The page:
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Harry Newton's In Search of The Perfect Investment Newton's In Search Of The Perfect Investment. Technology Investor.

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8:30 AM EST Monday, January 28, 2008: When in doubt, stay out. This has been my boring mantra since November 13 when I said, "Get out of the market." Repeating my boring mantra makes for a boring column, but I'd rather preserve my money than be exciting. We may or may not be already in, or gong into a recession. We are absolutely in trying times where the magnitude of the problems facing us -- especially in the financial community -- remain murky and most unclear. Today, the Shanghai stockmarket fell 7.2%. Japan and Hong Kong dropped 4%. London, Frankfurt and Paris are all down by more than 2%. All, I believe, are now below where they stood 12 months ago -- with the sole exception of Australia.

My inability to predict where this is going makes me totally reluctant to jump back in, despite today's much lower prices. Many investors who are out, are searching for "safe havens." Gold is the safest haven. One way of playing gold is IAU, an ETF which reflects the price of gold. It's done well:

How much higher can gold go? There are many gold bugs who believe, despite its recent awesome rise, it could actually double from here.

My wife says I'm "pessimistic." She's absolutely right when it comes to being involved in things I have no control over. Control is my operative word. So for exhibit one, I state my long-held belief: Owning your own business makes the most sense. There are six benefits:

1. No one can capriciously fire you because you're a woman, a dwarf or from Australia.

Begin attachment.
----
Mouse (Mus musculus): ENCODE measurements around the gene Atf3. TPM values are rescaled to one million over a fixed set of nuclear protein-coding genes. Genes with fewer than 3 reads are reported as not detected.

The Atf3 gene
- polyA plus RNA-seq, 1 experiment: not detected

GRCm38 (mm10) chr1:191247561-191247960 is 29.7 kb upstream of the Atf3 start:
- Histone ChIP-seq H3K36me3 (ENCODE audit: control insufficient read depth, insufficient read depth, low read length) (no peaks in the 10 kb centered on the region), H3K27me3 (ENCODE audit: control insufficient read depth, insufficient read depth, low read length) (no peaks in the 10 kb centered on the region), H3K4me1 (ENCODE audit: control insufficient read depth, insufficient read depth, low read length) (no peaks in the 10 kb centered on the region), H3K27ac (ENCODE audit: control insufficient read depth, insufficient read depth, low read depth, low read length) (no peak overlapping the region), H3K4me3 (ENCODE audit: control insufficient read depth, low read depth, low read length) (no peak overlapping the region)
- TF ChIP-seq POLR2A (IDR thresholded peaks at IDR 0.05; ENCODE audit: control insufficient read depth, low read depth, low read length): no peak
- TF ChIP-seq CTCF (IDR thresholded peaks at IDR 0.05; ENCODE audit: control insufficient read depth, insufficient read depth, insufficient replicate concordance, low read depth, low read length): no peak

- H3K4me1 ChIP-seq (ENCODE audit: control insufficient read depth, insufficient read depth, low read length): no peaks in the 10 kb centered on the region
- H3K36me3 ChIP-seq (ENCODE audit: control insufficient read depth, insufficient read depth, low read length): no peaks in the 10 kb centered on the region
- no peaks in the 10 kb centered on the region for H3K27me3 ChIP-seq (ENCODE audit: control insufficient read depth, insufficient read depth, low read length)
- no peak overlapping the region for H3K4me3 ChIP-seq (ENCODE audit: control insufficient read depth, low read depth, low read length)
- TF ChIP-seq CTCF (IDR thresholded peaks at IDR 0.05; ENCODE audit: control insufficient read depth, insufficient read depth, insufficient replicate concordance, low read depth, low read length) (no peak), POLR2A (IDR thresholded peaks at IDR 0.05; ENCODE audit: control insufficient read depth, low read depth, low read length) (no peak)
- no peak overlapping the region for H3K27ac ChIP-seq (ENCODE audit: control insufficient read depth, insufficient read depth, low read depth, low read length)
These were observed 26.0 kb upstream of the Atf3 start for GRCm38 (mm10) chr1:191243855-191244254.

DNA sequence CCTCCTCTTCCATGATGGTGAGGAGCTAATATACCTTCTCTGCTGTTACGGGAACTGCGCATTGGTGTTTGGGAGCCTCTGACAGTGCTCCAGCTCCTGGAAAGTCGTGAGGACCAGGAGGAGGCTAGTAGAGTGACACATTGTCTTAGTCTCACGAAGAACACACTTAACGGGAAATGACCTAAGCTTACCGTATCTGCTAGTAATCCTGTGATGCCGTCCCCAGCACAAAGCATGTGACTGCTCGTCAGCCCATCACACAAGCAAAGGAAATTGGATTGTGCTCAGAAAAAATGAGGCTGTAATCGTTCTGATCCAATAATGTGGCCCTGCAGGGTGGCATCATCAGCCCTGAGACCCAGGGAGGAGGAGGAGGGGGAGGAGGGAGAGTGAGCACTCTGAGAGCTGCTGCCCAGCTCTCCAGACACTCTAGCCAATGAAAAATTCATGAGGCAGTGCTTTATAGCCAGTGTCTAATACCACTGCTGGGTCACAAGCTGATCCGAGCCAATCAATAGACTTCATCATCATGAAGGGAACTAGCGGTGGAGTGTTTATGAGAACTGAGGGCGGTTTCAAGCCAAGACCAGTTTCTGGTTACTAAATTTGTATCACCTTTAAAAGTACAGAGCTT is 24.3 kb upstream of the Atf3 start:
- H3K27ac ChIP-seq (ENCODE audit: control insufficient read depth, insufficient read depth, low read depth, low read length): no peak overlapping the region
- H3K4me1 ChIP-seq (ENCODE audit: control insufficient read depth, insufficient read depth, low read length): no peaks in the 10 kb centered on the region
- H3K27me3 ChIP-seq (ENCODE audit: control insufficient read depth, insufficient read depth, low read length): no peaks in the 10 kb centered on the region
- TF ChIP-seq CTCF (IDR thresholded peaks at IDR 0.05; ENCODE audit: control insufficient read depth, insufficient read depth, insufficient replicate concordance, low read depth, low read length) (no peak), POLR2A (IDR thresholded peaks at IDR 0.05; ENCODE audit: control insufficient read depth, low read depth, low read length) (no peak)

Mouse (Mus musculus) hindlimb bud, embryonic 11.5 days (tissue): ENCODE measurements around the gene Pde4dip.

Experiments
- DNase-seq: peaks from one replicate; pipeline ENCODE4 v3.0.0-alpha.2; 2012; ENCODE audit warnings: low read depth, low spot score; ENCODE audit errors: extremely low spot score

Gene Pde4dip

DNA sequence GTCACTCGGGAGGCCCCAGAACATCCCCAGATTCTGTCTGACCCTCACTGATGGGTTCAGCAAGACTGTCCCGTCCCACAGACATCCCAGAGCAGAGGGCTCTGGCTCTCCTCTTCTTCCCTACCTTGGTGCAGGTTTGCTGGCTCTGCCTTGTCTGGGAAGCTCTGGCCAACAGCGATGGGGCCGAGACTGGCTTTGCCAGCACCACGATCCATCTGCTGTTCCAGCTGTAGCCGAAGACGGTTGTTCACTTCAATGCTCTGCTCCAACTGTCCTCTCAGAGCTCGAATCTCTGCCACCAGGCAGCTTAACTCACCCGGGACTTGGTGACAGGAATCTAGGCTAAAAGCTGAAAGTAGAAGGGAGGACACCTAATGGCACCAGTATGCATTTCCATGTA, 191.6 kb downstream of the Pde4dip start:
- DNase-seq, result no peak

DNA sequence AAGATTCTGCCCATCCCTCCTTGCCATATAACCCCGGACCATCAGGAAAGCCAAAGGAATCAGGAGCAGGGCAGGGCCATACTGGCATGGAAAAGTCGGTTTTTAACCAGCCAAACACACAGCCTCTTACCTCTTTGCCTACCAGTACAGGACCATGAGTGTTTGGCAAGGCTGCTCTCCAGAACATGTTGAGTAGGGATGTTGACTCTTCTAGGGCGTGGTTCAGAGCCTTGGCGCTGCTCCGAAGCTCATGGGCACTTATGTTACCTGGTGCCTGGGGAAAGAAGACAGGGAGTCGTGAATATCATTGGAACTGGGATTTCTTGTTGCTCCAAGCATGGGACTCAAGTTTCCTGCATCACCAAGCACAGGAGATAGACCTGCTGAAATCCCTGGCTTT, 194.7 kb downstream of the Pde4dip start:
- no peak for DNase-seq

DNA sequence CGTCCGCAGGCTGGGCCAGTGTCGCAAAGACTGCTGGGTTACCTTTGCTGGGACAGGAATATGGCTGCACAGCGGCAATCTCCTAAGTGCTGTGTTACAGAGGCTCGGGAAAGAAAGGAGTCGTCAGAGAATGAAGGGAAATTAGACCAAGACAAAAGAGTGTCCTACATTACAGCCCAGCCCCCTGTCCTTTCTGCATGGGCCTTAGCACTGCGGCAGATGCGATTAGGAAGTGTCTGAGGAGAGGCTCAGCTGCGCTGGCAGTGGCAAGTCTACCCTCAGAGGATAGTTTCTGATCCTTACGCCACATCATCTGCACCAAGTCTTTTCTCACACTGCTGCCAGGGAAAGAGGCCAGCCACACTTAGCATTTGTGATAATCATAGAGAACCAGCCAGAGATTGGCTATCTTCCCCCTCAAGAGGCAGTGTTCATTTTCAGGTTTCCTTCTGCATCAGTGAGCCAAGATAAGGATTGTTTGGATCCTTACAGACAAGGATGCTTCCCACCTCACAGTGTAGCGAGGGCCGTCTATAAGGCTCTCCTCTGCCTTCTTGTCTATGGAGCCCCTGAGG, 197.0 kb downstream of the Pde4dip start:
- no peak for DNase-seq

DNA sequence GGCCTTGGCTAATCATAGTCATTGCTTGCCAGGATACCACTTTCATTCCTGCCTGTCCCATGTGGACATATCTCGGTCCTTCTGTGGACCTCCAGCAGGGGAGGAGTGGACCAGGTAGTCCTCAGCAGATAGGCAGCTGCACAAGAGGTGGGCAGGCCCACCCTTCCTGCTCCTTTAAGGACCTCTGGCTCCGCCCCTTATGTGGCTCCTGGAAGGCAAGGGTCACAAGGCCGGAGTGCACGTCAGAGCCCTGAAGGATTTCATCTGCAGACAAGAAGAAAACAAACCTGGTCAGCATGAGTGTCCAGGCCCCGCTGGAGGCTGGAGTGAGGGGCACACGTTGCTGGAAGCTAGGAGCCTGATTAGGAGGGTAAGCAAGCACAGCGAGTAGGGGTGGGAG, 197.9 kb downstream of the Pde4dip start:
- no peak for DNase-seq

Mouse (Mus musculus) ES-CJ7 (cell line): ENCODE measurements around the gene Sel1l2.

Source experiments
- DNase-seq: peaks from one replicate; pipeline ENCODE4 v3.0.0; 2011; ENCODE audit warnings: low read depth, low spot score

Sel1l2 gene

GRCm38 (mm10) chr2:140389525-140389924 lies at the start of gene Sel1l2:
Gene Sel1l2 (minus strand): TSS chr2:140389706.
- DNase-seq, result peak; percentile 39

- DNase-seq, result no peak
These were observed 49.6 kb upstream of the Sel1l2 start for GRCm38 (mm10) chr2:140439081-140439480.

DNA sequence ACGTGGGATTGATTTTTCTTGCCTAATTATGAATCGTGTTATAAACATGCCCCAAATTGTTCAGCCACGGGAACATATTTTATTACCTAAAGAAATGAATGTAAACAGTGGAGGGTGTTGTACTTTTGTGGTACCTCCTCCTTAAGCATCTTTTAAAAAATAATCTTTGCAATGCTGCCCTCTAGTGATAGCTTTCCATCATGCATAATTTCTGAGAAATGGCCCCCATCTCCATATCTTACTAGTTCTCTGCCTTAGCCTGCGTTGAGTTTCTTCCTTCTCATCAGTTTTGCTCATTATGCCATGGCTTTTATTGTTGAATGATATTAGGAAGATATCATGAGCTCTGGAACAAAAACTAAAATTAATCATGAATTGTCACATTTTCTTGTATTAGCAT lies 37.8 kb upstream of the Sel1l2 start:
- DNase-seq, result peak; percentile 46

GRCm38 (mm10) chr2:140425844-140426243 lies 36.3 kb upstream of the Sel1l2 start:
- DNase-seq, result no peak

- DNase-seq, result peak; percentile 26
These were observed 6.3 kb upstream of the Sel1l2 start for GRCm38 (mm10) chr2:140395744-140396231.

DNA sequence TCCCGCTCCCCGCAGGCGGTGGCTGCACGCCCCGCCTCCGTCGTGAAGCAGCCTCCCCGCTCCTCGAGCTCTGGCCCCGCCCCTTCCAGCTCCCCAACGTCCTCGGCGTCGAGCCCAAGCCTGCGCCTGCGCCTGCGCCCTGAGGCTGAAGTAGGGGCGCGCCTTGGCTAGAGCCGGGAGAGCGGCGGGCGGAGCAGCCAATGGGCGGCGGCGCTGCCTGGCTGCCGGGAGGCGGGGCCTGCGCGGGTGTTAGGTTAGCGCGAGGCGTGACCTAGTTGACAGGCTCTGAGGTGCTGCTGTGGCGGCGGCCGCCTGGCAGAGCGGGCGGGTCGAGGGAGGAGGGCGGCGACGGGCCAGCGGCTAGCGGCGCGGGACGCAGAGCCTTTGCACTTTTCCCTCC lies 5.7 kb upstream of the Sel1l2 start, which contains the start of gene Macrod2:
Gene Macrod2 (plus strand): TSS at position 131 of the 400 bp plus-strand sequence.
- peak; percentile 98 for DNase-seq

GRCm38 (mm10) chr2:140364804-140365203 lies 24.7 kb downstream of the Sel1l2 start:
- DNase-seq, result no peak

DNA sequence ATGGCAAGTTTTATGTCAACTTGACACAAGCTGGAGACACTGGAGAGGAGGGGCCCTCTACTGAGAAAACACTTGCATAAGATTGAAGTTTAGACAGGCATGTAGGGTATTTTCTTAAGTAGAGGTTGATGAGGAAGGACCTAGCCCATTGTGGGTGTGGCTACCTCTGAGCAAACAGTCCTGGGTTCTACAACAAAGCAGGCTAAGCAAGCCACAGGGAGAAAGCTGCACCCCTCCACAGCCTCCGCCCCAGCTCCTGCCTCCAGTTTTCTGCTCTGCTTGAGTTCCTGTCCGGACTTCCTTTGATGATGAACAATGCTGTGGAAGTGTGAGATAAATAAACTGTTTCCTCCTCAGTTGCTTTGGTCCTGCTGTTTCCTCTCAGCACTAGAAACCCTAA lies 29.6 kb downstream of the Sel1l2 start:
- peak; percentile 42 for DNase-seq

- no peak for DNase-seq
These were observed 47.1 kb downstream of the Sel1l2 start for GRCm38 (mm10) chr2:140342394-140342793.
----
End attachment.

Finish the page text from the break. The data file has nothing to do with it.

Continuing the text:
2. You can implement decisions quickly. The time you spend convincing someone in someone else's organization you can spend implementing in your own. Speed is the best competitive advantage. "Do it now" is worth millions.

3. When you own your own business, you own the profits. They drop into your pocket.

4. When you sell your own business, you get a second dose of your own profits - as much as 15 times the profits. No one who works for someone else can ever receive a second dose of profits.

5. You will never get a stress-related illness. Such illnesses are caused by the irrationality of bosses - not the irrationality of markets and customers. You can always do something about markets and customers -- sell harder, cut expenses, etc.

6. You can set the work culture. Like working on Saturdays. Like expecting instant email responses. Like doing things fast. You can make the whole culture like you. You can make the company move quickly, love customers, etc.

Exhibit two is Ben Stein's piece over the weekend, called Can Their Wish Be the Market’s Command? Her are some excerpts:

LONG ago and far away, I was a student of law and of economics at Yale. The economics I found fairly easy...But the law was a total puzzle. Here would be one case that went for the appellant, but just a circuit away, or maybe even in the same circuit, there would be another case — with identical or almost identical facts — that went for the appellee.